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Moving objects using assigned values?
Started by leofranzinribeiro Sep 28 2019 04:33 PM

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6 replies to this topic
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#1

leofranzinribeiro

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I want to set up a game where two characters rotate between 8 static spots whenever a function is called. So if character one is at position one, he moves to position number two, if he's at two he goes to three, and so on until the eigth position where it loops. I would assign each tile a number (1-8) and the two players would also have a number matching with the tile they are standing on.

 

My question is if there is a command that allows me to compare the value of a character and the tiles and act accordingly. For example: Player 1 is at position number 5 and therefore has the value 5, when the function is run, his value goes up to six and therfore transitions to position number 6. 

 

I would guess there is a way to check individual numbers for a match between two variables (that is, compare the player's position number to the tile's number) but I don't know how it would be done.

 

Thanks in advance for any help I can get.



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#2

sporkfin

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This will give you a solid start.  It uses a position table to coordinate the placement of tiles and movement of objects

 


local cx, cy = display.contentCenterX, display.contentCenterY
local position = {}
position[1]  = {x = cx, y = cy - 40}
position[2]  = {x = cx + 40, y = cy}
position[3]  = {x = cx, y = cy + 40}
position[4]  = {x = cx - 40, y = cy}
 
-- make tiles
local tile1 = display.newRect( position[1].x, position[1].y, 30,30 ) ; tile1.alpha = 0.4
tile1:setFillColor( 0.5, 1, 0.5 )
 
local tile2 = display.newRect( position[2].x, position[2].y, 30,30 ) ; tile2.alpha = 0.4
tile2:setFillColor( 0.5, 1, 0.5 )
 
local tile3 = display.newRect( position[3].x, position[3].y, 30,30 ) ; tile3.alpha = 0.4
tile3:setFillColor( 0.5, 1, 0.5 )
 
local tile4 = display.newRect( position[4].x, position[4].y, 30,30 ) ; tile4.alpha = 0.4
tile4:setFillColor( 0.5, 1, 0.5 )
 
-- create objects
local object1 = display.newCircle( position[1].x, position[1].y, 10 )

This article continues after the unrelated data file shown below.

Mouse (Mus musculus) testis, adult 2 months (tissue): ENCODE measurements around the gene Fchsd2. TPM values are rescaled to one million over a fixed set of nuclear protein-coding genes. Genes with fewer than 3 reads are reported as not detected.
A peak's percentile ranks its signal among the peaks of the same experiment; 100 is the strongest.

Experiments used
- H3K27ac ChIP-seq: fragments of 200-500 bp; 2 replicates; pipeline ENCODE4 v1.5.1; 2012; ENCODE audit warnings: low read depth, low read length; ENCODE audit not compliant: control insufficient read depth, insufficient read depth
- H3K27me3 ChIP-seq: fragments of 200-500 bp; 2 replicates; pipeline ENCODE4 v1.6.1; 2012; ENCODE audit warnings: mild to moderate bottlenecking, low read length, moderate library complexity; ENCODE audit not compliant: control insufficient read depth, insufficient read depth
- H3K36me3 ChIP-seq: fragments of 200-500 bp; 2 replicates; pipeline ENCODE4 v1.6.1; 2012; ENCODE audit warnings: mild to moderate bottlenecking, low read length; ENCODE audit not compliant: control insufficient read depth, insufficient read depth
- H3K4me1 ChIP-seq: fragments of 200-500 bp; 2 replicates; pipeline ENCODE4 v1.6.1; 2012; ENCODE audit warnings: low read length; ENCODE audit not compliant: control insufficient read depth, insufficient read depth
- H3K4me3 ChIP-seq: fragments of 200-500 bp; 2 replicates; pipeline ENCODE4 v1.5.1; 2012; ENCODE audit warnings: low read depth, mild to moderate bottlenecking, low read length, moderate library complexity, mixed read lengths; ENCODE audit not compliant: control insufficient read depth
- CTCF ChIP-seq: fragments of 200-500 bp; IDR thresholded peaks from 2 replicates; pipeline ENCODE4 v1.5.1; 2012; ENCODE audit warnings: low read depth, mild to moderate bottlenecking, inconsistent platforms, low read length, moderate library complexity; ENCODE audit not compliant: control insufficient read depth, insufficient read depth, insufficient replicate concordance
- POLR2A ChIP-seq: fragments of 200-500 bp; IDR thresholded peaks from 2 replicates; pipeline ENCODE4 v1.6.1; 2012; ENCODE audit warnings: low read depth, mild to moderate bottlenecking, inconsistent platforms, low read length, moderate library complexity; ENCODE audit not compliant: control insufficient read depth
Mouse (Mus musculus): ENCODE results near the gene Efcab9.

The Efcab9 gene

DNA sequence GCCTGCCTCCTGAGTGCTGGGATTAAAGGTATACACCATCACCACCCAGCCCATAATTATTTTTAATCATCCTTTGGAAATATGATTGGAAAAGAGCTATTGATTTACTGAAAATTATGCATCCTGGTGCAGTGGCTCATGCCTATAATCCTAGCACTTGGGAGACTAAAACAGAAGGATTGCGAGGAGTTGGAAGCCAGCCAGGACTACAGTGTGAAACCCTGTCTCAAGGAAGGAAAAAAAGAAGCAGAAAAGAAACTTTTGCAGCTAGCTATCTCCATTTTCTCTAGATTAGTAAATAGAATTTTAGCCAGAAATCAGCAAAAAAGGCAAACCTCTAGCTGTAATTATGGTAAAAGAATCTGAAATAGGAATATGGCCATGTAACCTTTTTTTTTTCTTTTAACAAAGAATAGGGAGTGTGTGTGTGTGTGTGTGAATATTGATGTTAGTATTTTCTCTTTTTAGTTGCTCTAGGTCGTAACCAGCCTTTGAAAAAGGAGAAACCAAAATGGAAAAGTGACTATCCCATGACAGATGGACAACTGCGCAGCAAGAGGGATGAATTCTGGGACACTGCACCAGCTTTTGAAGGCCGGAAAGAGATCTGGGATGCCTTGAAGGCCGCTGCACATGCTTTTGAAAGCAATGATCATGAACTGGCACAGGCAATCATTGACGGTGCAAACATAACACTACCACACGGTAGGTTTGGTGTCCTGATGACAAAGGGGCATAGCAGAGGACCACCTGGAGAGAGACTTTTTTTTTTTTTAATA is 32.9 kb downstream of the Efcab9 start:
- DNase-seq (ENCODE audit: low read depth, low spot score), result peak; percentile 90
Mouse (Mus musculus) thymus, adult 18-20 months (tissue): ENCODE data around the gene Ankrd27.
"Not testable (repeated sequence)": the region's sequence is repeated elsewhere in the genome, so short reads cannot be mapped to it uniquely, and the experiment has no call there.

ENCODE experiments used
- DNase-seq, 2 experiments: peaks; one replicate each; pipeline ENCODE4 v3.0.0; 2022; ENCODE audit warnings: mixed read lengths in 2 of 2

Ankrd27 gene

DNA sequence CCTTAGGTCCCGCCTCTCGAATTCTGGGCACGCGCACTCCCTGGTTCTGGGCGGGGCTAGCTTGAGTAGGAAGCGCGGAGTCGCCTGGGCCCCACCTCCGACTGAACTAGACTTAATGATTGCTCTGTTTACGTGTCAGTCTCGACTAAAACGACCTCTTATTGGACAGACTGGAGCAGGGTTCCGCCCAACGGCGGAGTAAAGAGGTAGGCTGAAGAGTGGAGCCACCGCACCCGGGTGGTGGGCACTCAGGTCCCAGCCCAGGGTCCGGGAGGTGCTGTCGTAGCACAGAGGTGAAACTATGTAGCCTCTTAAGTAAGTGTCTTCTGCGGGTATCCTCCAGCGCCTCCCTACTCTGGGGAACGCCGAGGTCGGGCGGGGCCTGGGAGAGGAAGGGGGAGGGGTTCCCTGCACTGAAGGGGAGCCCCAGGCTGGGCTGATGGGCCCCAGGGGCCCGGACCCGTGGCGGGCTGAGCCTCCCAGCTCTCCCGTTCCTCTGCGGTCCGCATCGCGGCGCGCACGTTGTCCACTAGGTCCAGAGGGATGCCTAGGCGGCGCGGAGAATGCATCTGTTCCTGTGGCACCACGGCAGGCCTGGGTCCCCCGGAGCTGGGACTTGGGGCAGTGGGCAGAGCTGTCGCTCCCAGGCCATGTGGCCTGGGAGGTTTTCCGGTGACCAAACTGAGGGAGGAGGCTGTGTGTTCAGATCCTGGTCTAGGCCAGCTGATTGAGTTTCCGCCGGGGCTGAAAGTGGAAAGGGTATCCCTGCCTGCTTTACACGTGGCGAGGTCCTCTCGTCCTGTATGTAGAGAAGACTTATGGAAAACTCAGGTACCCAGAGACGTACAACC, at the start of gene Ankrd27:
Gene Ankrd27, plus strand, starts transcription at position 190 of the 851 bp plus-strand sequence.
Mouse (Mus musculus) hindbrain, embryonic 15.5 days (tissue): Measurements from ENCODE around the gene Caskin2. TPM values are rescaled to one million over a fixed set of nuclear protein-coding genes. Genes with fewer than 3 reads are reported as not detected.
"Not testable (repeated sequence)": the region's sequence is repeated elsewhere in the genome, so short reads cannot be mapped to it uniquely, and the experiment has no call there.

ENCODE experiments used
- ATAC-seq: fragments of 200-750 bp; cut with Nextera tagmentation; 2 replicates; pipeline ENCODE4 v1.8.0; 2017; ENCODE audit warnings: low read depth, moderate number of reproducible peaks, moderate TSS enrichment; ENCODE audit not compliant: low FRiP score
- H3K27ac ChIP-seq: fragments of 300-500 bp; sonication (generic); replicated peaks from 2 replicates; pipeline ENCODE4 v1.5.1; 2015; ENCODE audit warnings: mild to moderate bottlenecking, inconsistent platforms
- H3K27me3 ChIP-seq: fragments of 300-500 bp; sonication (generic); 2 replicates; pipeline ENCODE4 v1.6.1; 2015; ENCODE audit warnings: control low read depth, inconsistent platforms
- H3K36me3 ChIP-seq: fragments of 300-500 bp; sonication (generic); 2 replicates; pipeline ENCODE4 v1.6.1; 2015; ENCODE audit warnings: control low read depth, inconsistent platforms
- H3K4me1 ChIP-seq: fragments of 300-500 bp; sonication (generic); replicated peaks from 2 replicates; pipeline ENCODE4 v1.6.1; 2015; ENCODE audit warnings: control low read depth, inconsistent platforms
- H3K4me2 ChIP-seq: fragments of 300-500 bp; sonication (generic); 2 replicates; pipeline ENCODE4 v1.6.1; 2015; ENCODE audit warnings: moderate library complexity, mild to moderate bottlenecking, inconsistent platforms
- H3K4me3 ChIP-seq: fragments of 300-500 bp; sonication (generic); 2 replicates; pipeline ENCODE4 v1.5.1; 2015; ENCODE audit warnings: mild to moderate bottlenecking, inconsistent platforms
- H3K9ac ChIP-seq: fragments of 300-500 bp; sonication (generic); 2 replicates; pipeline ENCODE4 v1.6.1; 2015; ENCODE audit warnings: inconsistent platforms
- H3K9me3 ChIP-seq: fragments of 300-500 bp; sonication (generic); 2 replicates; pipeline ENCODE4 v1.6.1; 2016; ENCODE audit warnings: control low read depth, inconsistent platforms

object1:setFillColor( 1, 0.5, 0.5 )
object1.pos = 1
 
local object2 = display.newCircle( position[3].x, position[3].y, 10 )
object2:setFillColor( 0.5, 0.5, 1)
object2.pos = 3
 
local function moveObject(o)
    if o.pos == 4 then 
        o.pos = 1
    else
        o.pos = o.pos + 1
    end
 
    transition.to( o, {time = 1000, x = position[o.pos].x, y = position[o.pos].y, transition = easing.outBack } )
end
 
local function objectsToMove()
    moveObject(object1)
    moveObject(object2)
end
 
local positionTimer = timer.performWithDelay( 2000, objectsToMove, 0)



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#3

sporkfin

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Next try adding more tiles and changing their positions by adjusting the position table.  After that, add more objects and be sure you also add them to the objectsToMove( ) function.  Have fun!



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#4

leofranzinribeiro

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Next try adding more tiles and changing their positions by adjusting the position table.  After that, add more objects and be sure you also add them to the objectsToMove( ) function.  Have fun!

Ah I see what you did here, that's clever! I frankly was having a bit of trouble wrapping my head around tables and how they can be used. I'll mess around with this and add more stuff now, thanks man!



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#5

sporkfin

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You are very welcome!

 

Yes, tables can be very confusing at first since they can look like arrays but have much more flexibility - play around a little with the  table examples on lua.org

 

Basically, I used the key values [1], [2], [3] etc. so that you can call coordinates from the table by referencing the position number you assign to it.  There are many ways to construct tables and this method has its limitations so be wary of adding non-number keys to the table.



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#6

sporkfin

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This method will also work with physics if you set the linear velocity of the physics object in a direction toward the coordinates.  Of course you will have to work on the exact force to use and linear damping, and probably use counter force at some point - but it will work for physics too.



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#7

leofranzinribeiro

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You are very welcome!

 

Yes, tables can be very confusing at first since they can look like arrays but have much more flexibility - play around a little with the  table examples on lua.org

 

Basically, I used the key values [1], [2], [3] etc. so that you can call coordinates from the table by referencing the position number you assign to it.  There are many ways to construct tables and this method has its limitations so be wary of adding non-number keys to the table.

Oh I will definitely check that out, thanks! It'll probably save me a lot of time to know how to properly use them.




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